The Divertimento is one of Persichetti’s lightest and most entertaining works. It was written in a log cabin schoolhouse in Kansas in 1949 and premiered in New York City with the composer conducting in 1950. In a June 1980 letter to Frederick Fennell, founder of the famed Eastman Wind Ensemble, Persichetti explained that family friends had given him the cabin one summer to write a new work for full orchestra. He explained that as he wrote the brasses tossing the woodwinds about while the timpani was commenting here and there, something strange was happening. He began to realize that the strings were NEVER going to come in. So thus was created the composer's first work for band!

The six short movements demonstrate rhythmic and contrapuntal savoir-faire blended neatly with tongue-in-cheek humor and lyrical nostalgia. The work is still one of Persichetti’s most popular compositions.

- Program Note from Lee University Wind Ensemble concert program, 11 October 2016


State Ratings

  • Florida: VI
  • New York: VI
  • North Carolina:
    • Grade VI: may omit one movement
    • Masterworks: play all
  • Texas:
    • III: play two movements
    • IV: play Movement 1 plus three movements
    • V: Complete


To submit a performance please join The Wind Repertory Project

  • Southeast Iowa Band (Burlington (Ben Grochowsky, conductor) - 12 November 2023
  • California State University (Long Beach) Symphonic Band (Adam Friedrich, conductor) - 5 October 2023
  • Camp Encore/Coda (Sweden, Me.) Wind Ensemble (Trevor Frost, conductor) - 21 July 2023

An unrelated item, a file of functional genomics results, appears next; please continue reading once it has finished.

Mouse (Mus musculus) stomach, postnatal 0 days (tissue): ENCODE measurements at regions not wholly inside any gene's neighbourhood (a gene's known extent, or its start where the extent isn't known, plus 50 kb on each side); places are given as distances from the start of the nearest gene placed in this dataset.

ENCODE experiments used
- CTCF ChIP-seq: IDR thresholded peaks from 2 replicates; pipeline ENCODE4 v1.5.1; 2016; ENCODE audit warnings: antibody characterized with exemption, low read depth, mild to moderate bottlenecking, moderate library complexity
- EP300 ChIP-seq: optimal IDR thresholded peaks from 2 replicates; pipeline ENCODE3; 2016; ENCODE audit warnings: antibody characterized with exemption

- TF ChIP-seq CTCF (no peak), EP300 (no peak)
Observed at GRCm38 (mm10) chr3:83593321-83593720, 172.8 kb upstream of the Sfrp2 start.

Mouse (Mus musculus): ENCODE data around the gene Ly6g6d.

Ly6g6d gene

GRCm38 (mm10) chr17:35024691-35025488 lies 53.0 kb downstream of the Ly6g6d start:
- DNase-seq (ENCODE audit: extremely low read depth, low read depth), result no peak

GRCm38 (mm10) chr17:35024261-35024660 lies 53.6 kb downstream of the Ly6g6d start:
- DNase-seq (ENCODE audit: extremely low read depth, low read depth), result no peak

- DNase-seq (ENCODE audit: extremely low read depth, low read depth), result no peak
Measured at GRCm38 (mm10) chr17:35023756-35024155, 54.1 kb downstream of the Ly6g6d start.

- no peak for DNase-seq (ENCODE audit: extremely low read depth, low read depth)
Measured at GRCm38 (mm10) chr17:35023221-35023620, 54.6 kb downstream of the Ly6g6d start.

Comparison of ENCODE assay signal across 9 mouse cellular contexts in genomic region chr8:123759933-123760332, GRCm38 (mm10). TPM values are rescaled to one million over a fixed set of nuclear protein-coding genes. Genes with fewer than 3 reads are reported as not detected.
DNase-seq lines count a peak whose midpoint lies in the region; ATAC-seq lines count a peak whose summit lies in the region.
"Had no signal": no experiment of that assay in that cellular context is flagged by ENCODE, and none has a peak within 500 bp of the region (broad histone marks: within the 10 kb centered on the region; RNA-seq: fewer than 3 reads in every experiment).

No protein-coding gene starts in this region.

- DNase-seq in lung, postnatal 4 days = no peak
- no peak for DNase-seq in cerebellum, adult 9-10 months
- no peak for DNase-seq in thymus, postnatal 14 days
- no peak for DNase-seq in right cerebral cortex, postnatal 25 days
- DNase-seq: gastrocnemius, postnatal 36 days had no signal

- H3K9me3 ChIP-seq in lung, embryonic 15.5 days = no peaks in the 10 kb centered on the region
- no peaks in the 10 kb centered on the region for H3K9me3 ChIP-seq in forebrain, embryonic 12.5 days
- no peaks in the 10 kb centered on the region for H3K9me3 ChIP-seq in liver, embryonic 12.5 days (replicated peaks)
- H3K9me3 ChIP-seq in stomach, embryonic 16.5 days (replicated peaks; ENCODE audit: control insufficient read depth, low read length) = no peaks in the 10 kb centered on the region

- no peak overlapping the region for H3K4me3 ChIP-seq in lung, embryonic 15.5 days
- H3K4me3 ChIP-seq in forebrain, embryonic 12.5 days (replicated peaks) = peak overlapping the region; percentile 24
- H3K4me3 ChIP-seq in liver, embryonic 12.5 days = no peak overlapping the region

• Strasbourg Conservatory of Music (Strasbourg, France) (Miguel Etchegoncelay, conductor) - 3 June 2023
  • Appalachian State University (Boone, N.C.) Symphony Band (Jason Gardner, conductor) - 26 March 2023
  • Queen's University (Kingston, Ont., Can.) Wind Ensemble (Dan Tremblay, conductor) - 26 November 2022
  • University of Illinois (Champaign/Urbana) Wind Orchestra (Barry Houser, conductor) - 7 October 2022
  • California State University Northridge Wind Ensemble (Lawrence Stoffel, conductor) - 28 April 2022
  • Bowling Green (Ohio) State University Concert Band (Bruce Moss, conductor) - 3 December 2021
  • Indiana University (Bloomington) Concert Band (Jason Nam, conductor) - 5 October 2021
  • University of Wisconsin-Whitewater Wind Ensemble (Glenn Hayes, conductor) - 25 November 2020
  • Northwestern University (Evanston, Ill.) Symphonic Band (Shawn Vondran, conductor) – 13 March 2020
  • Humboldt State University (Arcata, Calif.) Wind Ensemble (Paul Cummings, conductor) – 28 February 2020
  • Penn State University (University Park) Symphonic Band (Dennis Glocke, conductor) – 26 February 2020
  • Oklahoma State University (Stillwater) Symphonic Band (Douglas Henderson, conductor) – 25 February 2020
  • Ball State University (Muncie, Ind.) Wind Ensemble (Thomas Caneva, conductor) – 8 February 2020
  • Eastman School of Music (Rochester, N.Y.) Wind Orchestra (Lindsay Bronnenkant, conductor) – 4 December 2019
  • Marietta (Ohio) College Wind Ensemble (Christopher Schletter, conductor) – 20 November 2919
  • Brigham Young University (Provo, Utah) Symphonic Band (Kirk Saville, conductor) – 1 November 2019
  • Eastman Symphonic Wind Ensemble (Frederick Fennell, conductor) – 17 December 1954